When COVID-19 took hold in the country, businesses and service providers were forced to quickly assimilate operations. While our Community-Based Child Abuse Prevention (CBCAP) network has evolved over the years, we continued making changes during the past year as we shifted activities online to meet the needs of CBCAP members by providing resources, offering network training events, and monthly professional development webinars for participating agencies.
But we were not alone in changing processes and turning to online services throughout the pandemic. From transitioning meeting formats to keeping staff members connected, the pandemic created new challenges for providers everywhere, and Beginnings, Inc. was not immune to the need to alter its service model.
Beginnings, Inc. is a Cambria County-based provider that focuses on programs and services that strengthen and empower children and families. Our connection with Beginnings, Inc. started many years ago when the organization’s staff participated in the Front Porch Project training. We have since partnered for a mural project and the Families in Recovery program and Beginnings, Inc. is now a member of the CBCAP Program network.
At the onset of the pandemic, Executive Director Paula Eppley-Newman was concerned about keeping everyone’s spirits up and maintaining motivation while helping people find time for self-care. Since all employees had laptops, they found that implementing Slack, an online communication platform, helped keep staff connected and actively communicating. They also thought through how to approach their transition to telehealth services.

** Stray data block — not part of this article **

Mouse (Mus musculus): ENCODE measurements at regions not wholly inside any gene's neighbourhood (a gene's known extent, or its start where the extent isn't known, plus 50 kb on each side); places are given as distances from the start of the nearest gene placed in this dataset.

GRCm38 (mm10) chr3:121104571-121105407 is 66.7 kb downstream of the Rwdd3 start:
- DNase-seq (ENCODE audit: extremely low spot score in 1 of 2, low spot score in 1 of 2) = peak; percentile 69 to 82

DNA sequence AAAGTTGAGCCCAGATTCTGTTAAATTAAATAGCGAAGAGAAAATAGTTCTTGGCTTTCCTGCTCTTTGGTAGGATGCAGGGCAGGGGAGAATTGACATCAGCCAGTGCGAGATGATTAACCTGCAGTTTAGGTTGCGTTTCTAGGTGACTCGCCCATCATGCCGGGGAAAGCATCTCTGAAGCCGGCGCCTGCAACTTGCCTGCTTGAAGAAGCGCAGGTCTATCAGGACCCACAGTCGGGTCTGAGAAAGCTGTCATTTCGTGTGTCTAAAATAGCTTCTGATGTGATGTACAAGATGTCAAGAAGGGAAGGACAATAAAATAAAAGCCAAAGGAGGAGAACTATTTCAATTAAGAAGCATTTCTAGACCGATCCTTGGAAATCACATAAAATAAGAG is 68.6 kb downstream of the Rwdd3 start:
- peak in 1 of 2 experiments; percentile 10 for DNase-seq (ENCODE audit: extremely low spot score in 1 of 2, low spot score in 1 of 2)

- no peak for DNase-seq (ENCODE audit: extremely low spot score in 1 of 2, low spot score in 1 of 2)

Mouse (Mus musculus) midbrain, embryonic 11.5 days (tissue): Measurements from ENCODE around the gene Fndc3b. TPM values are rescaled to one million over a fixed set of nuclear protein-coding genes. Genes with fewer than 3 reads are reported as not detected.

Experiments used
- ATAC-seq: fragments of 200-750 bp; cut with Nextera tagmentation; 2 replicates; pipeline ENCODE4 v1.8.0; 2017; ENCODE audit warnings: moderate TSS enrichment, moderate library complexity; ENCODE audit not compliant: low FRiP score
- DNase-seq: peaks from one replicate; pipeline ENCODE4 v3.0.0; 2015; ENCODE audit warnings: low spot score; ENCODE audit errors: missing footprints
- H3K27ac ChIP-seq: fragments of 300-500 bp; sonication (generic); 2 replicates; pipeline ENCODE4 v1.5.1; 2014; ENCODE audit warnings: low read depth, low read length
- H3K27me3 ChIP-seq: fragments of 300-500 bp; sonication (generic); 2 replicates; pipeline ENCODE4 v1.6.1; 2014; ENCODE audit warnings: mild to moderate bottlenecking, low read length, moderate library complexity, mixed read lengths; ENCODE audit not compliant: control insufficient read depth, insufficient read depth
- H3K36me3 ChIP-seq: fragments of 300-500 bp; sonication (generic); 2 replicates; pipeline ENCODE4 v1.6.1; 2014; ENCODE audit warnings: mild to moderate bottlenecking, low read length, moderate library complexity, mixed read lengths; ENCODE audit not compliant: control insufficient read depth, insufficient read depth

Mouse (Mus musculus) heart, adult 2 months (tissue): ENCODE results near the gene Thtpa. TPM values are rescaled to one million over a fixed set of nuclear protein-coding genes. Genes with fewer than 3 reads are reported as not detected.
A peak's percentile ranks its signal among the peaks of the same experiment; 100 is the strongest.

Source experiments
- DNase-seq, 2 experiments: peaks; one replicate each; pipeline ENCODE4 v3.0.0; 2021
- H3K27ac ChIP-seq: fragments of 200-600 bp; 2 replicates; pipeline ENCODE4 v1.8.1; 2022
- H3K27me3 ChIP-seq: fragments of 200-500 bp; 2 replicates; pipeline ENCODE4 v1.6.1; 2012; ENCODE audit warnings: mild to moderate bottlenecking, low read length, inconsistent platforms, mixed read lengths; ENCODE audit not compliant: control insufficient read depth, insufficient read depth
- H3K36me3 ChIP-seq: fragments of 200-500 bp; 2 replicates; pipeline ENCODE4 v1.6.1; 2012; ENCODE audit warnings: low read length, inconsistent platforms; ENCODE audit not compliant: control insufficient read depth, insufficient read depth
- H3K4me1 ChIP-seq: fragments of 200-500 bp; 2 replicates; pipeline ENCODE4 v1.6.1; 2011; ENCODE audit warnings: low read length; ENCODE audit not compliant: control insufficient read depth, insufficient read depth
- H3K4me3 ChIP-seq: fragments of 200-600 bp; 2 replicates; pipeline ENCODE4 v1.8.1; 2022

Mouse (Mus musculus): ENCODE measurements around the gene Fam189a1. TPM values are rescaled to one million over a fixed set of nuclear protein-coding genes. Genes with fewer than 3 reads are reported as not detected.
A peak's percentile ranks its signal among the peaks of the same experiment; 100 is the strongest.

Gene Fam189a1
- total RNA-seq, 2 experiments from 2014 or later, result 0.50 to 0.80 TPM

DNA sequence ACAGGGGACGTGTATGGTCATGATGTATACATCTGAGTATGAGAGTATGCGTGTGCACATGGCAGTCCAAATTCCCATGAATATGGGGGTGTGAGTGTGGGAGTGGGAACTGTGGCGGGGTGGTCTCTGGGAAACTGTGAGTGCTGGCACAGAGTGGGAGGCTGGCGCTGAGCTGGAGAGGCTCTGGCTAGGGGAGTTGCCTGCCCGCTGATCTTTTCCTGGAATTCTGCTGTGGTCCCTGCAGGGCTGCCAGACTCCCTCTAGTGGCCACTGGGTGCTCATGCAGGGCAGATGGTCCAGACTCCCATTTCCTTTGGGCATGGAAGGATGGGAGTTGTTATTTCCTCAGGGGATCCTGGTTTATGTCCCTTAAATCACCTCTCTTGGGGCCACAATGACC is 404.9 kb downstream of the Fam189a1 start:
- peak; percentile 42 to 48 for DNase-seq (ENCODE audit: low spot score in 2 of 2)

“We saw an increase in success because parents were more invested and took the time to understand,” said Paula Eppley-Newman. “Telehealth services will [now] always be an option – the beauty is that the child doesn’t have to miss services if they can’t be there in person.”
Beginnings’ work and innovation did not stop throughout the pandemic. In the midst of everything, Beginnings partnered with four other organizations to enhance training, support, and education needs throughout the broader community. They were able to conduct activities such as training community health workers, providing home assessment needs of pregnant women on Medicare or Medicaid, and working with truant children in the Johnstown School District.
Another collective initiative is the result of several providers in the region identifying that there was a lack of outdoor opportunities. A group of service providers came together and formed the Commission on Hope to assess and address the gaps in services impacting the community, and the Trinity Farms Center for Healing emerged as an outlet for providing holistic support. The volunteer and donation-driven effort provides an outdoor environment to assist recovery and healing.
“Being on the farm is healing, and it strengthens connections,” said Eppley-Newman. “It’s not a Beginnings program, but it’s brought the community together. “
Beginnings has found a way to make the best of everything through the tough times of the past year and is poised to continue building on its 70 years of service to the community.
“We are coming out of the pandemic as a stronger unit,” said Eppley-Newman.
PFSA is proud to work alongside CBCAP agencies like Beginnings, Inc. To learn more about PFSA’s CBCAP Program and network of participating agencies, please visit https://pafsa.org/cbcap-program/.